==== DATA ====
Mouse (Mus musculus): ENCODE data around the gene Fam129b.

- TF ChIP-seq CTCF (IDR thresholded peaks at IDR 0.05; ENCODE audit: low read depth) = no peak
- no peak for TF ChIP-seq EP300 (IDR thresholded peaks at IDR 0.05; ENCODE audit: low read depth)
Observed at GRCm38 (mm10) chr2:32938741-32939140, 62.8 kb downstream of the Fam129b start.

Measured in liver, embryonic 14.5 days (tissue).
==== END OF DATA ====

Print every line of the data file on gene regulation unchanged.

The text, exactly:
Mouse (Mus musculus): ENCODE data around the gene Fam129b.

- TF ChIP-seq CTCF (IDR thresholded peaks at IDR 0.05; ENCODE audit: low read depth) = no peak
- no peak for TF ChIP-seq EP300 (IDR thresholded peaks at IDR 0.05; ENCODE audit: low read depth)
Observed at GRCm38 (mm10) chr2:32938741-32939140, 62.8 kb downstream of the Fam129b start.

Measured in liver, embryonic 14.5 days (tissue).